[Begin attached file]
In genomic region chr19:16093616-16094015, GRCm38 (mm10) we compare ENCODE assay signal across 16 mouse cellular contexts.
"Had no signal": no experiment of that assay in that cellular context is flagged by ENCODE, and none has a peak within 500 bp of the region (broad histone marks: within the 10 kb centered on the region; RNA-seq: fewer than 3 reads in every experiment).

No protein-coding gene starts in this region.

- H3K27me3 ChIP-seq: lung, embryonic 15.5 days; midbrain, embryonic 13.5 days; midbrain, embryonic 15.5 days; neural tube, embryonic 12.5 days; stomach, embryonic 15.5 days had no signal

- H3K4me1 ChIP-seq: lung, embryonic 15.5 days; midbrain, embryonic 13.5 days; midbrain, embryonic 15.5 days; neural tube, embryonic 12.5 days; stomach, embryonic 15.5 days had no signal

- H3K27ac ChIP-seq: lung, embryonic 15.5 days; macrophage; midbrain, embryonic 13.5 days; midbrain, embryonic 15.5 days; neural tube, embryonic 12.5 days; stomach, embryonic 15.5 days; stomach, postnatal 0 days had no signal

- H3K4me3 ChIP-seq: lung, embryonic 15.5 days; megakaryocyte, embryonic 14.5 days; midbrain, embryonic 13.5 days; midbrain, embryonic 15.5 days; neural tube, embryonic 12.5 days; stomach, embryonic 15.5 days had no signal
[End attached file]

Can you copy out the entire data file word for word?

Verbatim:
In genomic region chr19:16093616-16094015, GRCm38 (mm10) we compare ENCODE assay signal across 16 mouse cellular contexts.
"Had no signal": no experiment of that assay in that cellular context is flagged by ENCODE, and none has a peak within 500 bp of the region (broad histone marks: within the 10 kb centered on the region; RNA-seq: fewer than 3 reads in every experiment).

No protein-coding gene starts in this region.

- H3K27me3 ChIP-seq: lung, embryonic 15.5 days; midbrain, embryonic 13.5 days; midbrain, embryonic 15.5 days; neural tube, embryonic 12.5 days; stomach, embryonic 15.5 days had no signal

- H3K4me1 ChIP-seq: lung, embryonic 15.5 days; midbrain, embryonic 13.5 days; midbrain, embryonic 15.5 days; neural tube, embryonic 12.5 days; stomach, embryonic 15.5 days had no signal

- H3K27ac ChIP-seq: lung, embryonic 15.5 days; macrophage; midbrain, embryonic 13.5 days; midbrain, embryonic 15.5 days; neural tube, embryonic 12.5 days; stomach, embryonic 15.5 days; stomach, postnatal 0 days had no signal

- H3K4me3 ChIP-seq: lung, embryonic 15.5 days; megakaryocyte, embryonic 14.5 days; midbrain, embryonic 13.5 days; midbrain, embryonic 15.5 days; neural tube, embryonic 12.5 days; stomach, embryonic 15.5 days had no signal